Niche Retirement Communities on the Rise

April 18, 2012
By Ettinger Law Firm on April 18, 2012 8:08 AM |

We've all seen the ads: smiling seniors lounging at the pool or playing golf, laughing, and enjoying the sunshine as a voice-over speaker describes the available space at a new senior living location. Retirement communities have long been popular, but many New York elder care advocates explain that these assisted living locations are becoming more sought-after than ever. Unique senior communities are popping up across the country at a steady clip catering to more and more specific niches in an attempt to closely meet the needs of certain segments of the senior population.

Some of the most popular niche senior living facilities (besides those around beaches or golf courses) are "university-based retirement communities." These locations are built around college campuses in order to provide seniors with the opportunity to attend campus events and even sit in on classes. Many local residents have opted for this choice when conducting New York senior care planning.

Many other communities are being built that center around specific hobbies and activities. Across the country new facilities have recently been built targeting seniors who want to become artists, providing help for those seeking to learn how to paint or write their first novel. Another senior facility is even referred to as an "astronomer's village" and is geared toward stargazers with every living unit equipped with a built-in telescope. Yet another targets "aging hippies" where residents are encouraged to make their own living space and practice sustainability techniques.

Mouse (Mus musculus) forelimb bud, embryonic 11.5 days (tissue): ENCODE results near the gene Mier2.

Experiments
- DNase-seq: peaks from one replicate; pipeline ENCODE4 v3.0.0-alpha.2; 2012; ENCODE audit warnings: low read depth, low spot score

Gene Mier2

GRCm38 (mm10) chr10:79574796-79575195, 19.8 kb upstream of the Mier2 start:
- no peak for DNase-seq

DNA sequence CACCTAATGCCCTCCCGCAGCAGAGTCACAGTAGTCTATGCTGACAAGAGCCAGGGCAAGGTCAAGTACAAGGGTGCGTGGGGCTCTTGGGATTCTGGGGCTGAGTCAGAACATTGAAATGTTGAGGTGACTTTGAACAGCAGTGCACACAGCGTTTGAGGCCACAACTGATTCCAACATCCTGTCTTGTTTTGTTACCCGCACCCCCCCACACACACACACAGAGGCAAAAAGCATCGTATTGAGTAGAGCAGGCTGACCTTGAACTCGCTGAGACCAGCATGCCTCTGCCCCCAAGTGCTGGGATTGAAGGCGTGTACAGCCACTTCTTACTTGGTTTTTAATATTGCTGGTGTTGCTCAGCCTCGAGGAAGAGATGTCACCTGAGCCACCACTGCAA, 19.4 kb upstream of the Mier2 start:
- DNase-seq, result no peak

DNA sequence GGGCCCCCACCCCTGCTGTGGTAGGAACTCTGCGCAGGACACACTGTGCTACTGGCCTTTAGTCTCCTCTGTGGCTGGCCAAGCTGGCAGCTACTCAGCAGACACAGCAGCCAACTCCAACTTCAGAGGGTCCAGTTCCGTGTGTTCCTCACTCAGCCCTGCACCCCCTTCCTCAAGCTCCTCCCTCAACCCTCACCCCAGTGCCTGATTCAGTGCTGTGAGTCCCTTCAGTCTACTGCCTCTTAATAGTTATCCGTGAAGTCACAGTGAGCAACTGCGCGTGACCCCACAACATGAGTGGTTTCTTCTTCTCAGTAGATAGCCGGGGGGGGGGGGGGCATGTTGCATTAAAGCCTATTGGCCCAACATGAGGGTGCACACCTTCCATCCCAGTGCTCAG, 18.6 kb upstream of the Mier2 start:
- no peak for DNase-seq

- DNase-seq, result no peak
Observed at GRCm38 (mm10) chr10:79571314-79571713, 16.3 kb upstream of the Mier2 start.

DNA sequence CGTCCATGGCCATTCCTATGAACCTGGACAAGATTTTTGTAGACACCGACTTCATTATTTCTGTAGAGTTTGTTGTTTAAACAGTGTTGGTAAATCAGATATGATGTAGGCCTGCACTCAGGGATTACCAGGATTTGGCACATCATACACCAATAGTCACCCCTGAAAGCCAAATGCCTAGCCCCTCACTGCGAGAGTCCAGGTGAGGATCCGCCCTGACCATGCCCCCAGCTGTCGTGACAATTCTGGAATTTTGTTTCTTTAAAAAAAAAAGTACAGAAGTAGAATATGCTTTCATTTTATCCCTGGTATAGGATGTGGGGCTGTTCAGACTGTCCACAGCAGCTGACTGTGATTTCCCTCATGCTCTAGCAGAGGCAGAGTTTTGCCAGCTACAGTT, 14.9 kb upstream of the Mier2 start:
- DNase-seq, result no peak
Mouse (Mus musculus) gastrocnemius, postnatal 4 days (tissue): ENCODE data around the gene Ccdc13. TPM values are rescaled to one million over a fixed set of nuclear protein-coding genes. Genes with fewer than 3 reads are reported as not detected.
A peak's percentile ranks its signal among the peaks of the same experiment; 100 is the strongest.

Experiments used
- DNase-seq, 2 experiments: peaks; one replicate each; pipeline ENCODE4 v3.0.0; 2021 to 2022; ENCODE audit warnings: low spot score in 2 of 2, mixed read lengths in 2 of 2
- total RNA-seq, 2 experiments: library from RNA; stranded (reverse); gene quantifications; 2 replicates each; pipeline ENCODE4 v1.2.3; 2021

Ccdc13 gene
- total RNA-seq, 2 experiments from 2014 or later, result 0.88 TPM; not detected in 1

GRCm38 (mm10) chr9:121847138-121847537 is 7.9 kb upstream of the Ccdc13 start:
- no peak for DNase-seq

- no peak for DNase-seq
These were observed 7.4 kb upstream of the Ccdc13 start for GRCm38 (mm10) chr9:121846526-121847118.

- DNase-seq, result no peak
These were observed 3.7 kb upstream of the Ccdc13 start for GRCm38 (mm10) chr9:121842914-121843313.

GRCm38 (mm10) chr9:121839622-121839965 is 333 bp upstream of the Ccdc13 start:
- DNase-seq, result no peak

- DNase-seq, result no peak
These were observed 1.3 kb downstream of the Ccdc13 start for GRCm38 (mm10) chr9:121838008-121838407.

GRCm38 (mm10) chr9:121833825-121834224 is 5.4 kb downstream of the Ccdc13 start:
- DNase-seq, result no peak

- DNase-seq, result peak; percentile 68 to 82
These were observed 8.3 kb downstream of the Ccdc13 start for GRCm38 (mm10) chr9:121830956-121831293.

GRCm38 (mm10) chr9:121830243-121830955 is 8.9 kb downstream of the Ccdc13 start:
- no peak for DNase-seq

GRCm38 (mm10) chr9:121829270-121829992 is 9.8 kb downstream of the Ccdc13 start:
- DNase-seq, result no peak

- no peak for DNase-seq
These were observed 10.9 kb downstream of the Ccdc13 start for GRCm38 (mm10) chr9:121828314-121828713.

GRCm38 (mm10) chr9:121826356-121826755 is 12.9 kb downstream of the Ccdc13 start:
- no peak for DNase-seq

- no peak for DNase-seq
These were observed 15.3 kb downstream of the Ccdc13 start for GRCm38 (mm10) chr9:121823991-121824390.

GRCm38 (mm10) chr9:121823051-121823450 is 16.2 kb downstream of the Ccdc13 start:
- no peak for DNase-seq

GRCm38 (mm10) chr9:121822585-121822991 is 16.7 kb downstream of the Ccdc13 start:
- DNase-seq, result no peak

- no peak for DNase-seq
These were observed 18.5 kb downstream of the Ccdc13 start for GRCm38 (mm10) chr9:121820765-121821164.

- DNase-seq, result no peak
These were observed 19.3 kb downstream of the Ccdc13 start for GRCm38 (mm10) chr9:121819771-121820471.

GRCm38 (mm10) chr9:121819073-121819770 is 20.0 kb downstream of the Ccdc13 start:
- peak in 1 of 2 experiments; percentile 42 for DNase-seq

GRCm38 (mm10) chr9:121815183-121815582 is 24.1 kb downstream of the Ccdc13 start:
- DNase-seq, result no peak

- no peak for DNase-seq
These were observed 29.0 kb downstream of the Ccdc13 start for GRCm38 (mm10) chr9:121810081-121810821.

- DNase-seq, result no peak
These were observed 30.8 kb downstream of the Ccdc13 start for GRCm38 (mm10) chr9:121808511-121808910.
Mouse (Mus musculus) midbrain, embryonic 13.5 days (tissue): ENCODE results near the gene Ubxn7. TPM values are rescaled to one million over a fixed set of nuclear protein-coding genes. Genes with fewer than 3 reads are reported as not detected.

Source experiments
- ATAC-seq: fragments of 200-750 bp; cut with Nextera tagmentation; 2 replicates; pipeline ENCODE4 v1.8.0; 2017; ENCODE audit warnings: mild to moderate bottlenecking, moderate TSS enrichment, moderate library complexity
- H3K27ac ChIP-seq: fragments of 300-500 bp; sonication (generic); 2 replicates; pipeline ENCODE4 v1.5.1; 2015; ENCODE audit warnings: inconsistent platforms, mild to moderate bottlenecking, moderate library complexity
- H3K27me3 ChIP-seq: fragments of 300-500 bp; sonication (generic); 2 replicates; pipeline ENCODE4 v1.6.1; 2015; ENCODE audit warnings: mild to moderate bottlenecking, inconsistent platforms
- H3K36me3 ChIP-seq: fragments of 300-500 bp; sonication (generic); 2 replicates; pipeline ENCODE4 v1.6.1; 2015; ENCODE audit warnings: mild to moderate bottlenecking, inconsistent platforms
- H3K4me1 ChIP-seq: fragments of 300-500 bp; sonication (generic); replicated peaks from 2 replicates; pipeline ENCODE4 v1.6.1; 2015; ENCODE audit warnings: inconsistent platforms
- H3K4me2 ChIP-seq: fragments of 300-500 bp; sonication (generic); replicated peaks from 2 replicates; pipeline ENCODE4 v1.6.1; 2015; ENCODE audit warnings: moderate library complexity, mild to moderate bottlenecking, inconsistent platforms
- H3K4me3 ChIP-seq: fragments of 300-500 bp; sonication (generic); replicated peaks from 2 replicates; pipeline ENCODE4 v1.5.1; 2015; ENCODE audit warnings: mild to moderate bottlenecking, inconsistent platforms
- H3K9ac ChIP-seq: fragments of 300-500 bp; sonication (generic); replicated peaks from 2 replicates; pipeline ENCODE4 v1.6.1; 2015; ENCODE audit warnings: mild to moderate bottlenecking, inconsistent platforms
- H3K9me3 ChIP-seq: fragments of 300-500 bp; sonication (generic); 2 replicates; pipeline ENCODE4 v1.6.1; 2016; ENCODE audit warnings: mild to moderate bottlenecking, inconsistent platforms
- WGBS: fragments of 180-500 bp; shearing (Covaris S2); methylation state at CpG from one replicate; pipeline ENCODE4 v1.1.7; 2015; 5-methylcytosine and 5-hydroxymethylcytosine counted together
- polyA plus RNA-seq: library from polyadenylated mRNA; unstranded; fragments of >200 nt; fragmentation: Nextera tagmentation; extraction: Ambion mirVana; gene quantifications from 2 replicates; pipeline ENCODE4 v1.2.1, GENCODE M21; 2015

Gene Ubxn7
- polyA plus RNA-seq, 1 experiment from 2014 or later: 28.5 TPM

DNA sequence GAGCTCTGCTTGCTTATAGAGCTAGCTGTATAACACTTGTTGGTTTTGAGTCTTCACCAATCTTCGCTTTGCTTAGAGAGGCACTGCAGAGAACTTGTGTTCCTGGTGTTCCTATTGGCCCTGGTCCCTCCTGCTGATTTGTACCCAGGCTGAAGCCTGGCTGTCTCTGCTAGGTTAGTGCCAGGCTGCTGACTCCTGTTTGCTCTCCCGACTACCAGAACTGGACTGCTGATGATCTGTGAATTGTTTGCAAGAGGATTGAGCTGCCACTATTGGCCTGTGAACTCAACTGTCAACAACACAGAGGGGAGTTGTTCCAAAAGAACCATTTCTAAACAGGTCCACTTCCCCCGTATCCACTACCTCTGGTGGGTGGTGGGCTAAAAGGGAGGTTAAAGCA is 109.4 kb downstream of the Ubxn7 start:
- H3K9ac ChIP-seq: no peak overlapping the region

Our New York elder law estate planning lawyers appreciate that the growth of niche senior retirement communities is part of a larger trend in the changing landscape of long-term senior care. No longer are nursing homes or assisted living facilities the only places where seniors can plan on spending their golden years. Most expect these activity-based living centers to slowly begin branching out to include support for those in need of more and more specialized healthcare.

Costs for these niche communities are somewhat similar to other long-term care options. For example, a recent MetLife Market Survey found that the average national rent for an assisted living facility was about $3,500--though New York prices were higher. Many retirement communities have rent prices that are comparable, ranging anywhere from $2,500 to $7,000 monthly. However, many of these locations also come with "entry fees" which range from $150,000 to $600,000. All or part of the fee may be returned when the resident leaves or dies. Units at these locations can sometimes be purchased. For comparison purposes, nursing home costs are considerably greater, with monthly costs in our area usually topping $10,000.

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